Venezuela, Fred Pressner, said, “We
believe the president was not talking about
Jews and that the Jewish world must learn
to work together.”
Venezuelan Jews continue
to maintain strong ties with Israel.
Many volunteers from the country went to
Israel during the Six-Day
War. On November 29, 1947, at the United
Nations, Venezuela voted in favor of
the establishment of a Jewish state, and
the diplomatic ties between the countries
have been close since that time.
In June 2008, the first vice-president of the Venezuelan Confederation of Israeli Associations (CAIV) David Bittán denounced a government-led campaign of attempting to link the Jewish community with launching a failed coup back in 2002. “There is a campaign coming from the official sector that accuses and blames directly some members of our Jewish community as the leading characters of the April coup,” said Bittán during the opening of the seminar “Jewish in the Spanish-Speaking Americas,” hosted in Madrid by Casa América and Casa Sefarad. “Over the past few years, we have bumped into a stumbling block in the development of the Jewish community due to attacks coming directly from the state media or where the state is somewhat involved. We have been the victim of two police raids in search for arms and subversive materials in our schools,” recalled Bittán and labeled as “difficult” the situation undergone by the Jewish community since President Hugo Chávez took office.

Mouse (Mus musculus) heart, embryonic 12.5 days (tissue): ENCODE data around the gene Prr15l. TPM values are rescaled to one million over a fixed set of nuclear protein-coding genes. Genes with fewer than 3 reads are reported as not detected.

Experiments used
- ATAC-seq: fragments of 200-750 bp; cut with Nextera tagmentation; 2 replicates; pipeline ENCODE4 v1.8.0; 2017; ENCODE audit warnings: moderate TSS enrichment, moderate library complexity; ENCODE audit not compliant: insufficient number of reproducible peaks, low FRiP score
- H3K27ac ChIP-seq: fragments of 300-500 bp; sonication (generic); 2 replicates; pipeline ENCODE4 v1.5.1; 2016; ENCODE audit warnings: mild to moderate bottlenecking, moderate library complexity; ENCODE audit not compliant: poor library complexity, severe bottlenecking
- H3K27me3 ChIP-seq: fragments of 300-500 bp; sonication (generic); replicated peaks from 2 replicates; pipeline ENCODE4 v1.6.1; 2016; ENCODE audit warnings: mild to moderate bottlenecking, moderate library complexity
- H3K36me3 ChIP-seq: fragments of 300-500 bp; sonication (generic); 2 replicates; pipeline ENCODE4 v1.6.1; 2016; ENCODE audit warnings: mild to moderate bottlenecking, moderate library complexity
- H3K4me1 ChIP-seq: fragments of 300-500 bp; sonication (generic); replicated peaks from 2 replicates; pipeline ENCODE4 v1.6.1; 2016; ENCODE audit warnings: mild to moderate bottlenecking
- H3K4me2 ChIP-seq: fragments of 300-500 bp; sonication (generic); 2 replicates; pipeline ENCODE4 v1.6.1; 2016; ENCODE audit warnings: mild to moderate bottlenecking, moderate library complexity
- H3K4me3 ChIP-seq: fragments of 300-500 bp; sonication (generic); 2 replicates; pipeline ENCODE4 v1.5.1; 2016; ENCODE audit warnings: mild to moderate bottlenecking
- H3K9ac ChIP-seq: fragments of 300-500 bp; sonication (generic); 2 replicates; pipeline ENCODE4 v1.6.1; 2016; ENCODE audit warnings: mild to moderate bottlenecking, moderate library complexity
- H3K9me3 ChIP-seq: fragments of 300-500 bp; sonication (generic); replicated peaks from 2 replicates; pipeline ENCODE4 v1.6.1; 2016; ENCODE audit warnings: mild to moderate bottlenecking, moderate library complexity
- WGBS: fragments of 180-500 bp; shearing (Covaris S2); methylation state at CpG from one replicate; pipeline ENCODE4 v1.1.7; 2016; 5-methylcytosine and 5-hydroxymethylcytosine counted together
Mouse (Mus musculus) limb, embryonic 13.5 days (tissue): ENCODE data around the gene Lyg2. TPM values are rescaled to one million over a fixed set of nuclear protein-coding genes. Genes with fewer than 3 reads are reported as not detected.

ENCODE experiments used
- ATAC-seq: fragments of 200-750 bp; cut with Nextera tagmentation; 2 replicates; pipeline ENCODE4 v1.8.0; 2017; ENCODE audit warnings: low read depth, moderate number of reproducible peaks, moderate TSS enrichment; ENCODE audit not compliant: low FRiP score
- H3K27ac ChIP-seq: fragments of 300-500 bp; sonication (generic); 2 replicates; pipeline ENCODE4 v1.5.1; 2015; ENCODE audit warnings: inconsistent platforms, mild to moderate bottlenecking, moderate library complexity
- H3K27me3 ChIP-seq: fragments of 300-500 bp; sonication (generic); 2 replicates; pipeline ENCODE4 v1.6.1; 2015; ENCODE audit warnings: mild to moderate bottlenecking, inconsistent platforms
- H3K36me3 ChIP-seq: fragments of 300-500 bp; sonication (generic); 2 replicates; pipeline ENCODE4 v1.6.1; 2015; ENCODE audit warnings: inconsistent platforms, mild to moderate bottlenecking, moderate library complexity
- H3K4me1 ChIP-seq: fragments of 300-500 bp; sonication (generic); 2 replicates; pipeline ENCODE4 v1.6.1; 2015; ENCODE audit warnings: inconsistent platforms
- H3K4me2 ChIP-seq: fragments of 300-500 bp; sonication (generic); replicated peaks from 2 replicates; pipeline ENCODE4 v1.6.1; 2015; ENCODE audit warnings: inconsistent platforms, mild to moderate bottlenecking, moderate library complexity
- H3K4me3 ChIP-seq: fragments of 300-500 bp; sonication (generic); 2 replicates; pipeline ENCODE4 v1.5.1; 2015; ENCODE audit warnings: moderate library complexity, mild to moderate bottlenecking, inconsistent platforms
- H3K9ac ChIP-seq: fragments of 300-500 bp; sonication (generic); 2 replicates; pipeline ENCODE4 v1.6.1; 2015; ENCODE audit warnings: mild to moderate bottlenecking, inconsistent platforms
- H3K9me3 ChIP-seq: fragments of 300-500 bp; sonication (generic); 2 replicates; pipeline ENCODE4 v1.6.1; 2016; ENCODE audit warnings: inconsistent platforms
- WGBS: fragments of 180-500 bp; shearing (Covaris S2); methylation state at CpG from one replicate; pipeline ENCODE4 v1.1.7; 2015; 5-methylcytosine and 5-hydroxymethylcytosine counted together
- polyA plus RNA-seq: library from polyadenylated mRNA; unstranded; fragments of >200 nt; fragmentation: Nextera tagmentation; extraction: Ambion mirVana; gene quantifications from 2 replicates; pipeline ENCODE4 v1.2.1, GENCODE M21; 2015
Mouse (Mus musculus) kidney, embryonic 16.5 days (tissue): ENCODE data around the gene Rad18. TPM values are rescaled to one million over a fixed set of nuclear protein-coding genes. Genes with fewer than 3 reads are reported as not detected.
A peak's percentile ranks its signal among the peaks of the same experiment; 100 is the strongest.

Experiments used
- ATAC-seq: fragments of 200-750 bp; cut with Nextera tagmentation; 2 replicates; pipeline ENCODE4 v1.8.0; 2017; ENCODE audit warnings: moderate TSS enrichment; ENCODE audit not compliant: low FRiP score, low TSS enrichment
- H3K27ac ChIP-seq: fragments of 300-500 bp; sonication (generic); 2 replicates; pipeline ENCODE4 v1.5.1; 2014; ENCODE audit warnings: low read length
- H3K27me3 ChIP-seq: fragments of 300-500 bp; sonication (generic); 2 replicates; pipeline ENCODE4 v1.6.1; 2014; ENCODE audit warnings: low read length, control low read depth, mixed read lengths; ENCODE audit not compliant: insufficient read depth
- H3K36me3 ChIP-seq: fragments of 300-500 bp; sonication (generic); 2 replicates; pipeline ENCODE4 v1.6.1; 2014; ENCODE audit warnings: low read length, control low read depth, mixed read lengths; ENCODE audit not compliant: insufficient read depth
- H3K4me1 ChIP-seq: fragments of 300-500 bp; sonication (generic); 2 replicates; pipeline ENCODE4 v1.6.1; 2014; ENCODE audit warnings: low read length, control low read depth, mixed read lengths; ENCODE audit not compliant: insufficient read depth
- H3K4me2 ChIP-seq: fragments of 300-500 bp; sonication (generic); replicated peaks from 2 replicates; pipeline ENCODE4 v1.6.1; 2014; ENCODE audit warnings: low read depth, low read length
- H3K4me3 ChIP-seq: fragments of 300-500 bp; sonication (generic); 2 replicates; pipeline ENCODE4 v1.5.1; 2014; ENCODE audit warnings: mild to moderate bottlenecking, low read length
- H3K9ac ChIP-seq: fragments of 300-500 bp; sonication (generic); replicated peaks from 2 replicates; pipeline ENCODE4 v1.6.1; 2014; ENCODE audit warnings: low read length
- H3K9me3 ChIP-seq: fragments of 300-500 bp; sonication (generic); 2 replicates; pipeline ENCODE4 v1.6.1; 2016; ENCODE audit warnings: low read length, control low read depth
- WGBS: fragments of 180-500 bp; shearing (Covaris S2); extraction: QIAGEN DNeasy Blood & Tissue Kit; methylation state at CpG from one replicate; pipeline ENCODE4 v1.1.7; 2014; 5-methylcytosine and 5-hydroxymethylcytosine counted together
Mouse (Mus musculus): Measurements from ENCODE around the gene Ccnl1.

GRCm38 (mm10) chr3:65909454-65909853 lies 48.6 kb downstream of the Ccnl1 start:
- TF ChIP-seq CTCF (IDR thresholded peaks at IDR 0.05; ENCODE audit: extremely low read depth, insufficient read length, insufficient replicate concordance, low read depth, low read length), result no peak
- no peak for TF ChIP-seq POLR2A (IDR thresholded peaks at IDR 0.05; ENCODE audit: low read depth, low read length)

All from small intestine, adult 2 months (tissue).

In 2013, the Jewish community of Caracas dedicated the city's new main Sephardic synagogue called Tiferet Israel Este. The new synagogue is located in the Las Palos Grandes neighborhood and Isaac Cohen is the chief Sephardic rabbi.
Jews were hit especially hard by economic hardships and food shortages following a state-of-emergency declaration by the Venezuelan government in May 2016, caused by economic mismanagement combined with falling oil prices. Ex-Patriot Venezuelan Jews living in Israel and around the world sent food, medicine, clothing, and other items through organizations like Yajad, the main humanitarian group assisting the Venezuelan Jewish Community.
Israelita de Venezuela
Jewish Telegraphic Agency (March 18, 2013);
Jabad Lubavitch de Venezuela;
eluniversal.com (June 2, 2008);
Speyer, Lea. “ In Dire Straits — Lacking Food, Medicine — Venezuelan Jews Receive Clandestine Aid From Relatives in Israel,” Algemeiner, (August 19, 2016).
Photo Credit: Palacio de las Academias, Carlos Tonos